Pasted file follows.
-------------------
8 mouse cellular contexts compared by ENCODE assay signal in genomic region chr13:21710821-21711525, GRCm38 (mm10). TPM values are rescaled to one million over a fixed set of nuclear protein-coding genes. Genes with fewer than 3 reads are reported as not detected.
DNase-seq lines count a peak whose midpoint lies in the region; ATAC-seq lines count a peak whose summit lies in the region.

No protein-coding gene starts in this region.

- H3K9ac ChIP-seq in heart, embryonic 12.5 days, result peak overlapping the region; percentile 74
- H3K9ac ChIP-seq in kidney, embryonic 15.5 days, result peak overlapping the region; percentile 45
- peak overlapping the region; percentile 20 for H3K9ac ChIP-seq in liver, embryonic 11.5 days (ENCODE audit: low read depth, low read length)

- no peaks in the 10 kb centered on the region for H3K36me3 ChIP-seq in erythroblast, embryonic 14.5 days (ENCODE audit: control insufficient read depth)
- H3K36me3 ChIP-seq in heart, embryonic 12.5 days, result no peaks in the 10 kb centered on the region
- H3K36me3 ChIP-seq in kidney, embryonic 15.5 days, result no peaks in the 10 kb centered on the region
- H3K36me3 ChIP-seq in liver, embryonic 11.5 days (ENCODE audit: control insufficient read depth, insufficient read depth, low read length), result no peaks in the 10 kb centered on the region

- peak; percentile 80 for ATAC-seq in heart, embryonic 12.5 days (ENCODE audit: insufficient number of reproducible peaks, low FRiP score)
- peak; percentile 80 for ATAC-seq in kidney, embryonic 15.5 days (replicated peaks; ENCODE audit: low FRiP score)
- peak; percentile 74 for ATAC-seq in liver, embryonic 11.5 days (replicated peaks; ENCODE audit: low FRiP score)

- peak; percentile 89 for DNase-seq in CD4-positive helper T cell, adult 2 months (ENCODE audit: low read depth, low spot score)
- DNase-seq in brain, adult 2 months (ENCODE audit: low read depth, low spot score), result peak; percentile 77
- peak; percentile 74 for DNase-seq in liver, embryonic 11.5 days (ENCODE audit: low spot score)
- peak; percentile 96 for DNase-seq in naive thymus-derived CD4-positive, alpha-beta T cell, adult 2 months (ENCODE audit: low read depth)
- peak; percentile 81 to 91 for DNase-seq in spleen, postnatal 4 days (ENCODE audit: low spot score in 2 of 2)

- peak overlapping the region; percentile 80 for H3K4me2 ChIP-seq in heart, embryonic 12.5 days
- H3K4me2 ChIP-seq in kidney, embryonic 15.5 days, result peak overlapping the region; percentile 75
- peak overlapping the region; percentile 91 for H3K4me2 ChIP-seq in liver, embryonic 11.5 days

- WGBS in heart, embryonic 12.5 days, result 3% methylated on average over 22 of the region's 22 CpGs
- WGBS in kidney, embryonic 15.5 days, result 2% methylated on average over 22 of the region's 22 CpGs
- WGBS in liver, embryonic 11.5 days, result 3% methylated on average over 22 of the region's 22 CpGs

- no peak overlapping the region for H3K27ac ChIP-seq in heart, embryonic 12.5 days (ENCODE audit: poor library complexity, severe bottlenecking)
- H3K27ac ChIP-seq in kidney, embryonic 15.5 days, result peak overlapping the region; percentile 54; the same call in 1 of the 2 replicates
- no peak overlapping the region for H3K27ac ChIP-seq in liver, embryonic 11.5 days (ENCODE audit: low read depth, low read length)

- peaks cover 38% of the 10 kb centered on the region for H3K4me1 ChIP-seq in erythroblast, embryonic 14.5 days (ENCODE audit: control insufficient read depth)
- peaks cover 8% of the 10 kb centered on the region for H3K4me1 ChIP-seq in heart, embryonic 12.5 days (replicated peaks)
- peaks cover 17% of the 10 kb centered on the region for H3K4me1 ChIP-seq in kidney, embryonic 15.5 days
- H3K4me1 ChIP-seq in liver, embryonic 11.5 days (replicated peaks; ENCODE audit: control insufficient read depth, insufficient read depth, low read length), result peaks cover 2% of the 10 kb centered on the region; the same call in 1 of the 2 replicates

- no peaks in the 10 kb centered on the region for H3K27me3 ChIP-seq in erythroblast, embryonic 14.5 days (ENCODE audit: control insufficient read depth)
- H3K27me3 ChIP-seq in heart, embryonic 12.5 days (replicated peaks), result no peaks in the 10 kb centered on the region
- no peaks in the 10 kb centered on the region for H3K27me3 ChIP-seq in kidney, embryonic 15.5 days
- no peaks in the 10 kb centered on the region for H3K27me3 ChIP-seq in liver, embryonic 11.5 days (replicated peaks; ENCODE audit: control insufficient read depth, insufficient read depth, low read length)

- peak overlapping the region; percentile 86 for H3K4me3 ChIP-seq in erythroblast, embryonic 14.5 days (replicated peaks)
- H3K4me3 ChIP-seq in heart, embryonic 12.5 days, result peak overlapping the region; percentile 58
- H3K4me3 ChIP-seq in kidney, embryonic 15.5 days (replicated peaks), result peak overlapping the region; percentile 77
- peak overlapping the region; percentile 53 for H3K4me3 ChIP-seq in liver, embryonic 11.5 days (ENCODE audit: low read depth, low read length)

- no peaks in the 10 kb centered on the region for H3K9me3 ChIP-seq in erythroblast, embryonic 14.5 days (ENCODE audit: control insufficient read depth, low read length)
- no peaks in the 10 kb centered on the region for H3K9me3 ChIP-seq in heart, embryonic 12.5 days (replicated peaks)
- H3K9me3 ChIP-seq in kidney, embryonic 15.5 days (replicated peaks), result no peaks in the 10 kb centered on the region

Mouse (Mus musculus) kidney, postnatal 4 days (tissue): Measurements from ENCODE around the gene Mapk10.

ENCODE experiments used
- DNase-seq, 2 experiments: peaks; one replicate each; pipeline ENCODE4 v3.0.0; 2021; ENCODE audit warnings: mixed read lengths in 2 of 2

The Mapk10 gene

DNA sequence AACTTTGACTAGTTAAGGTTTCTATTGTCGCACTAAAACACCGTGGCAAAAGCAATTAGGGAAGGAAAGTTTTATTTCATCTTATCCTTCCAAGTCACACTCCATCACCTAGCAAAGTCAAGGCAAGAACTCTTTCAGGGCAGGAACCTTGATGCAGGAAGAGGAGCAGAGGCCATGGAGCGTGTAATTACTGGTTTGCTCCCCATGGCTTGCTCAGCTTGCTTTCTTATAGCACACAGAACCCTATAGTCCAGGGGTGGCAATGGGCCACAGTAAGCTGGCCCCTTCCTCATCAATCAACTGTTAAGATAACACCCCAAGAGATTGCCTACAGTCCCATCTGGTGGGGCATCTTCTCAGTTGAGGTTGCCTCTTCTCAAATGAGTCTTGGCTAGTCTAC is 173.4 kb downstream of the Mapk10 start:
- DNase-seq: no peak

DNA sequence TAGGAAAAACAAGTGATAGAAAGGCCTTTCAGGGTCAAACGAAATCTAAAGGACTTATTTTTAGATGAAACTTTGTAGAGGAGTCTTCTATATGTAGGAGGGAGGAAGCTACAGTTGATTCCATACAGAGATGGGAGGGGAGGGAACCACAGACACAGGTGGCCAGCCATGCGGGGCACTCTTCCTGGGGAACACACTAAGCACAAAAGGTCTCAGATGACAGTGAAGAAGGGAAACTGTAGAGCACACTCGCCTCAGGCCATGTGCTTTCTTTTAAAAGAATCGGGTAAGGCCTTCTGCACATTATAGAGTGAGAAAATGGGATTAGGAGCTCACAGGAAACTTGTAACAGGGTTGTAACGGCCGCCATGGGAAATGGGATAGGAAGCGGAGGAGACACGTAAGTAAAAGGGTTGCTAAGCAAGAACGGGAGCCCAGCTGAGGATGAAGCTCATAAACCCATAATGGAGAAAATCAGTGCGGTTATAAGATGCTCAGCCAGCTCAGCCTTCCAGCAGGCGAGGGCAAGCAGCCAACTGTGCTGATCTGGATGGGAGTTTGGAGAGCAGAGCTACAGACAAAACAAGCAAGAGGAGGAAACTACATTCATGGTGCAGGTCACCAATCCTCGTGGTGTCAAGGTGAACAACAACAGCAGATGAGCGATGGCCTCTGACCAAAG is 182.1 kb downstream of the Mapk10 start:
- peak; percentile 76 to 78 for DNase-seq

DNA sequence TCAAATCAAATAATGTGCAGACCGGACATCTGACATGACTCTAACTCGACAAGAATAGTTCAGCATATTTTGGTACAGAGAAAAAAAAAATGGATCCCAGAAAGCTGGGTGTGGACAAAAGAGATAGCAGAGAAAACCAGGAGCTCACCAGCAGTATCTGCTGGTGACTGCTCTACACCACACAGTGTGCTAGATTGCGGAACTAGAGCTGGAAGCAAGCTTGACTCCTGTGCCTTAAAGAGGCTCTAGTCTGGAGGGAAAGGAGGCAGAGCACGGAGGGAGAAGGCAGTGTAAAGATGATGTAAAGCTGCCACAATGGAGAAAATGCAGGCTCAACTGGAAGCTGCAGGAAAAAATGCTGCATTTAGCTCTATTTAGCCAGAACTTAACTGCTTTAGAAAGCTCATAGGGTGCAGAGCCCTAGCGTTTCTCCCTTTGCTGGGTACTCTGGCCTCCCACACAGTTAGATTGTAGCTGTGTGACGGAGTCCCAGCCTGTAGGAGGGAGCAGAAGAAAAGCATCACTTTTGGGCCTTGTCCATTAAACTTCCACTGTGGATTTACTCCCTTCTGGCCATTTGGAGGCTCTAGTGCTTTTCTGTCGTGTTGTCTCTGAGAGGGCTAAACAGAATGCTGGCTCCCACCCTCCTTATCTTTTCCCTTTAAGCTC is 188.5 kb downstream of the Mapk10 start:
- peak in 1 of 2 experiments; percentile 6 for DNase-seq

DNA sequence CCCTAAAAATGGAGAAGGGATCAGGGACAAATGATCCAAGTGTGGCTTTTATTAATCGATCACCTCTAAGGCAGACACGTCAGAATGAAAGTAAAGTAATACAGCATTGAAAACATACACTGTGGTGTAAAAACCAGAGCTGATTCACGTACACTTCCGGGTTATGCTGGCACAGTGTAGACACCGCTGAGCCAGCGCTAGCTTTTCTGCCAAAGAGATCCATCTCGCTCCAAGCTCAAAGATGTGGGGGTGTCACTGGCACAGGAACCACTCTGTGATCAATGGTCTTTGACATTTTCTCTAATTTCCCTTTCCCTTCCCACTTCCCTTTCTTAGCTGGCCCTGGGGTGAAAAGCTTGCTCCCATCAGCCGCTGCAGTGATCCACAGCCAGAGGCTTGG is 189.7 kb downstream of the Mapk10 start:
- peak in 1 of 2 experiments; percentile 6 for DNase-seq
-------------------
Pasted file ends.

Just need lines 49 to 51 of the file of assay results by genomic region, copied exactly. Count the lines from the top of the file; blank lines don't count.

DNA sequence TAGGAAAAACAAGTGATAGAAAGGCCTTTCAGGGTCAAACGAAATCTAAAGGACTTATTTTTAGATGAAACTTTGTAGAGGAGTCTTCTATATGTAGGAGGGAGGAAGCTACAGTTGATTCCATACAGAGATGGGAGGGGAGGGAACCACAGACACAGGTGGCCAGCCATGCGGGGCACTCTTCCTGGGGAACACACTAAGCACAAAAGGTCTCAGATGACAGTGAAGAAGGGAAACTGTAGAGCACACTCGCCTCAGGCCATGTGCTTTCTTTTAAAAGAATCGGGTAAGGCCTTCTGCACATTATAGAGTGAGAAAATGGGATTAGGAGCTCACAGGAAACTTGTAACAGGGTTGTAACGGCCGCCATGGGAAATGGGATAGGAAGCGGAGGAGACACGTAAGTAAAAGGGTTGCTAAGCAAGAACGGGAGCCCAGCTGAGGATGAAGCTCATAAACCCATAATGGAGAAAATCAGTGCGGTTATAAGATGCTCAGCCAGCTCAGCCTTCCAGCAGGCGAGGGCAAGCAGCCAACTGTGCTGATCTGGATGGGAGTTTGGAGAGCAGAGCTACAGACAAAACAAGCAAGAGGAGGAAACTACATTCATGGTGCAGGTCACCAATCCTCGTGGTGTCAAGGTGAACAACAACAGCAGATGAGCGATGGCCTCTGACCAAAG is 182.1 kb downstream of the Mapk10 start:
- peak; percentile 76 to 78 for DNase-seq

DNA sequence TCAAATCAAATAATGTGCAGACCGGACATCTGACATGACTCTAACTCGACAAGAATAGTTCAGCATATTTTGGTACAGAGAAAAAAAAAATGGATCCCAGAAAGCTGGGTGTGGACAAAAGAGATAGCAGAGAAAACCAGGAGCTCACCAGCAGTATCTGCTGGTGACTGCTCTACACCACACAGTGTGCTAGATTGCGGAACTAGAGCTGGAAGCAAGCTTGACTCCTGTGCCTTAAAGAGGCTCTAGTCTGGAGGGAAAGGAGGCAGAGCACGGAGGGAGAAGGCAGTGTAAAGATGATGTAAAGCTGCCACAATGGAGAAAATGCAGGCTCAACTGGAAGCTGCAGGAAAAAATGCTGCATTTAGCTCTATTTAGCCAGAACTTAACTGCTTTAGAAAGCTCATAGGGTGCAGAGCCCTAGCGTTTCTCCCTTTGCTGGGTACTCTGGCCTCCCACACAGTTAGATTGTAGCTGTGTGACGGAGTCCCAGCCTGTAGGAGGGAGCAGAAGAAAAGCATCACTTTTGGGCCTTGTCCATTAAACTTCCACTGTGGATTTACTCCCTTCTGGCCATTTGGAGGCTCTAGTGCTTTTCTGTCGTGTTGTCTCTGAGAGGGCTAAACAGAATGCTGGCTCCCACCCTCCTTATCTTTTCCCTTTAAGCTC is 188.5 kb downstream of the Mapk10 start: